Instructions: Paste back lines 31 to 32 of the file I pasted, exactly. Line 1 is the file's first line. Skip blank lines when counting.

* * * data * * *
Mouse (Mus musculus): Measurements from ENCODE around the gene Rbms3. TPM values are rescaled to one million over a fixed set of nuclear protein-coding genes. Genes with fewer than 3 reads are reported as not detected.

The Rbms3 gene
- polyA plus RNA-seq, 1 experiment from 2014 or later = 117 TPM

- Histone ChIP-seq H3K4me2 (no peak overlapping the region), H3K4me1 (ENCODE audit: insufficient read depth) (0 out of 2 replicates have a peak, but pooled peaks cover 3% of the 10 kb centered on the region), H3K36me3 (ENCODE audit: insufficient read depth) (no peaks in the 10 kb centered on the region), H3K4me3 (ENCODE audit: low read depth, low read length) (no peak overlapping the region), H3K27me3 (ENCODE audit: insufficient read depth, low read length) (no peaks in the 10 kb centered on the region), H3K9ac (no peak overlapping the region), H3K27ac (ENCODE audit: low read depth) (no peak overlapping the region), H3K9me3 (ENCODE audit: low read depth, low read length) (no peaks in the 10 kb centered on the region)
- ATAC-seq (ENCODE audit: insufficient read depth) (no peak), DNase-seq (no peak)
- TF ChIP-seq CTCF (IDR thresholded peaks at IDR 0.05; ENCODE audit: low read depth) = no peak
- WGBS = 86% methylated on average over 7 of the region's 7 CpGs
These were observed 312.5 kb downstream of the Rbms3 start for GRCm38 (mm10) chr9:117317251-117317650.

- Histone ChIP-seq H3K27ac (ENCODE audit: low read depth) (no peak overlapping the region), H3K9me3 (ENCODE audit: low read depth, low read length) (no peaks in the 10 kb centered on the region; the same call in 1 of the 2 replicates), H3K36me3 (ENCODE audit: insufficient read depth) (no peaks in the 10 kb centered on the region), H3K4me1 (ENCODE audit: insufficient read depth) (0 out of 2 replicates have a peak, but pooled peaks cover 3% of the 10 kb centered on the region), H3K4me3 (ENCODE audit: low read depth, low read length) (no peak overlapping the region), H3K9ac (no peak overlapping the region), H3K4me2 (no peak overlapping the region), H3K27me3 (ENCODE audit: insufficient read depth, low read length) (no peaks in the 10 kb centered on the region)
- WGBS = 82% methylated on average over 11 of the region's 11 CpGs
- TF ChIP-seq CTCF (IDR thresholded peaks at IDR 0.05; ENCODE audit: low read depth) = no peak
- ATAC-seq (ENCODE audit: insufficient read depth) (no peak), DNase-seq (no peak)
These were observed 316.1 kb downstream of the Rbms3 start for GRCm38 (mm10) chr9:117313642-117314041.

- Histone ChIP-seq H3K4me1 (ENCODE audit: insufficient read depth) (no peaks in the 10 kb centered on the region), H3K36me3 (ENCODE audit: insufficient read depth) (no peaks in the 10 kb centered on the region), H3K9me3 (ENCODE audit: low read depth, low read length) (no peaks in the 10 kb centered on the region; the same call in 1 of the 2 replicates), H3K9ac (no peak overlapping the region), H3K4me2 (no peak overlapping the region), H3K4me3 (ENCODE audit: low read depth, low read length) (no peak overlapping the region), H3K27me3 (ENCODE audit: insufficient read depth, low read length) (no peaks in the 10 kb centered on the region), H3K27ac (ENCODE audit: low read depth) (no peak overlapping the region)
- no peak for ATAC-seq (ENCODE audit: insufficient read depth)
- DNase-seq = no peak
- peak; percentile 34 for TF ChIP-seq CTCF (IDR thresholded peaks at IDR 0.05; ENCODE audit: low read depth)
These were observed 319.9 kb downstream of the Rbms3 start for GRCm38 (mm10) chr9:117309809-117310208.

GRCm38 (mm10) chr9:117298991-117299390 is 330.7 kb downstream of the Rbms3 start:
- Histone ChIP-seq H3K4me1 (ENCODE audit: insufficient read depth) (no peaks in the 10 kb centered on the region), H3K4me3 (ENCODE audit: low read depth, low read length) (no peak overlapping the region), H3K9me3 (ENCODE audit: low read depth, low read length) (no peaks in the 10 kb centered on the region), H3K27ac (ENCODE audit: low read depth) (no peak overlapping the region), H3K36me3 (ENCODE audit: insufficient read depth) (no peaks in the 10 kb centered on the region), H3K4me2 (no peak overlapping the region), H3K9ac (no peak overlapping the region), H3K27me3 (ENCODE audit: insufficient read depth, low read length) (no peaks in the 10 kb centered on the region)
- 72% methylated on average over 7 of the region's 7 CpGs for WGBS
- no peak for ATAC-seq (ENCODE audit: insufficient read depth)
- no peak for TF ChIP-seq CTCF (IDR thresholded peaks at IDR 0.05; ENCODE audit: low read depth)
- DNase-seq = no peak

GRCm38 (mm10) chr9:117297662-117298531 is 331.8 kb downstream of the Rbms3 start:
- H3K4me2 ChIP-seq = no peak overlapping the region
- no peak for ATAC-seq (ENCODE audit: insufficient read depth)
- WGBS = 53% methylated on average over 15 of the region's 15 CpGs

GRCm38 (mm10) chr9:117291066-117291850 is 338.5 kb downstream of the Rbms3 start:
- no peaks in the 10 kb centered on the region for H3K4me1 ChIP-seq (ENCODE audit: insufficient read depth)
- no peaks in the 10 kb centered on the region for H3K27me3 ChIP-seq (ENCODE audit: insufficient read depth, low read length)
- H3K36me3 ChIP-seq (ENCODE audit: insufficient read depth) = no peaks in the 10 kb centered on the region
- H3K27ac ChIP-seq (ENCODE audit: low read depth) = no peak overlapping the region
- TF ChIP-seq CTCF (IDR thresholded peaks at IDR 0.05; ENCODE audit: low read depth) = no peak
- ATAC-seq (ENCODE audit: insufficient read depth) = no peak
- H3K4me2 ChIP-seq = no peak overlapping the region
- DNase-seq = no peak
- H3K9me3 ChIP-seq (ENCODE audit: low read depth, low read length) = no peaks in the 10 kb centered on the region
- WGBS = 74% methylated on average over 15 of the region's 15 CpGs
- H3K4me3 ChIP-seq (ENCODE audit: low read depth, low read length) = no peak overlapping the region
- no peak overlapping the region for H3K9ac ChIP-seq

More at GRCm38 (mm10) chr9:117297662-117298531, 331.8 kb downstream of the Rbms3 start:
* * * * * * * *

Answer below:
- no peaks in the 10 kb centered on the region for H3K27me3 ChIP-seq (ENCODE audit: insufficient read depth, low read length)
- H3K36me3 ChIP-seq (ENCODE audit: insufficient read depth) = no peaks in the 10 kb centered on the region